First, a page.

Re: Memories are made of these

From: Dace (
Date: Sun Mar 10 2002 - 19:32:11 GMT

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    Subject: Re: Memories are made of these
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    Hi Wade,

    Thanks for posting this.

    > Memories are made of these
    > by Damaris Christensen, BioMedNet News
    > 7 March 2002 16:30 EST
    > Elegant research released today from Nobelist Eric Kandel's laboratory
    > reveals that the cAMP response element binding protein (CREB), long
    > implicated in memory consolidation, primes brain cells to retain
    > long-term memories. Regulated expression of CREB, during or shortly
    > before a memory task, might allow single-trial learning, and eventually
    > lead to development of memory-enhancing drugs, Kandel says.

    A nice illustration of my point. Neuroscience is all about what the brain
    does when we think, feel, remember, etc. What researchers prove is not
    their underlying reductionistic assumption but simply the particular functions
    of genes, proteins, neurons, and synapses. I say this not to minimize the
    importance of brain science but to put it in context.

    > In general, nerve cells become more tightly linked when stimulated by a
    > series of high-frequency electrical pulses, says Kandel, professor of
    > physiology at Columbia University. This increase in synaptic strength -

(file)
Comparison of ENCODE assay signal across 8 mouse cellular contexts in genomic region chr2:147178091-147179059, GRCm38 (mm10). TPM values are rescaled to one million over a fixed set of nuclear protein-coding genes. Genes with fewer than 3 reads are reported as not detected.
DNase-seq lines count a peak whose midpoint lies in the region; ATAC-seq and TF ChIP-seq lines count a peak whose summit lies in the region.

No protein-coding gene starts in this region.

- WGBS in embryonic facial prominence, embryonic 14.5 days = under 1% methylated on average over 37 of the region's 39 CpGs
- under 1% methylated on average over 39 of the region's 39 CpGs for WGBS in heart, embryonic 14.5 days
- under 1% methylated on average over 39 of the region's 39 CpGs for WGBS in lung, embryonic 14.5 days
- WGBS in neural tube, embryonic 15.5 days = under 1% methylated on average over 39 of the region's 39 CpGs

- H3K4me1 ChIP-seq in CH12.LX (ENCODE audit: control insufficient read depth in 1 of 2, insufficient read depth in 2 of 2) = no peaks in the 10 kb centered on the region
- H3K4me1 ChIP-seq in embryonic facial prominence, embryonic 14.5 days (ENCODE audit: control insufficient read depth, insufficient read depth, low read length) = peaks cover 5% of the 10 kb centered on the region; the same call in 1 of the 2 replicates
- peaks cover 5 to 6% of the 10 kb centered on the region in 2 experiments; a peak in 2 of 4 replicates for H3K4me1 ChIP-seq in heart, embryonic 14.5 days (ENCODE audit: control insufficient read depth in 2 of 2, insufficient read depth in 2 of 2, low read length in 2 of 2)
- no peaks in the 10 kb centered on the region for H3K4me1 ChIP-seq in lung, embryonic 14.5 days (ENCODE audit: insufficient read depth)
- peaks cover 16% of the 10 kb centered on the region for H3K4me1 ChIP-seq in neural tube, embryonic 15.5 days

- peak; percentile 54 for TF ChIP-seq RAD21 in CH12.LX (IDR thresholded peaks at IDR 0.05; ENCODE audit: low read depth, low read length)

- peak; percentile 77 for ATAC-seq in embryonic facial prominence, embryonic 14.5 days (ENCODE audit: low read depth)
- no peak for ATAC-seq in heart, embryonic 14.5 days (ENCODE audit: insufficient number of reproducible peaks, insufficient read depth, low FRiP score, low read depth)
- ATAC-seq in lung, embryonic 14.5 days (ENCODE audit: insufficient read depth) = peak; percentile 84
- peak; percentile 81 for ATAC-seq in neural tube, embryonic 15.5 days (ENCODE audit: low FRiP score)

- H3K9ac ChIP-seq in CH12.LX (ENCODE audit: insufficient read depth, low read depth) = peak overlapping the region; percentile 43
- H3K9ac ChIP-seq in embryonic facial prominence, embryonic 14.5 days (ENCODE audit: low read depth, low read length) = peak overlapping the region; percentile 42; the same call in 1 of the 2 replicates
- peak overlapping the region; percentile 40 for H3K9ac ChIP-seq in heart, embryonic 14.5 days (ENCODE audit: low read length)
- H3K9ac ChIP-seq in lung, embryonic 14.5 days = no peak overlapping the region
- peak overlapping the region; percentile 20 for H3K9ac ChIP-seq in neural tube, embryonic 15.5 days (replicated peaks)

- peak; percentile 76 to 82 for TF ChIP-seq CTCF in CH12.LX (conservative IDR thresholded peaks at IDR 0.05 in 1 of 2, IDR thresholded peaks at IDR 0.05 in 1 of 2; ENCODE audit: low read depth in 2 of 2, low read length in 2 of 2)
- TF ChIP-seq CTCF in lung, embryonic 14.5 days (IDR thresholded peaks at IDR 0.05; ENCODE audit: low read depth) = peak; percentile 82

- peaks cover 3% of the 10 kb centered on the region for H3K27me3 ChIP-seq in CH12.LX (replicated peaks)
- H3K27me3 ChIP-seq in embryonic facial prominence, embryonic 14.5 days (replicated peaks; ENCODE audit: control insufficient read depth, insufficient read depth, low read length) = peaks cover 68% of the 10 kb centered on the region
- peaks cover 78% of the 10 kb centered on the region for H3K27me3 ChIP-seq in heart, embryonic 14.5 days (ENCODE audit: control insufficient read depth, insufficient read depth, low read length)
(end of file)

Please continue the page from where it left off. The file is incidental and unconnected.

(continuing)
> known as long-term potentiation, or LTP - may last for hours, days or
    > even weeks, and is critical in learning and memory formation.

    One would expect long-term alterations in neural functioning if the brain is required for long-term memory. Short of actually downloading memories from gray matter, neuroscience can never say for sure whether the memories are identical to the synaptic arrays or merely facilitated by them.

    > "You need to store information, and information storage may require new
    > building blocks," said John Lisman, professor of biology at Brandeis
    > University.

    That he's a professor doesn't transmute his assumption into fact, unless of
    course science is the latest priesthood. All priests are alchemists in a
    way, turning thin air into solid ground.

    > "This is one more step in showing that CREB has the power to
    > provide these building blocks for a local process of synaptic
    > strengthening."

    Again, this is not to deny the legitimacy of research into what the brain
    does while we think and perceive.

    > "Our data indicate that CRE-mediated transcription is one of the
    > prerequisites for the consolidation of long-term synaptic changes," said
    > Kandel.

    No objections here.


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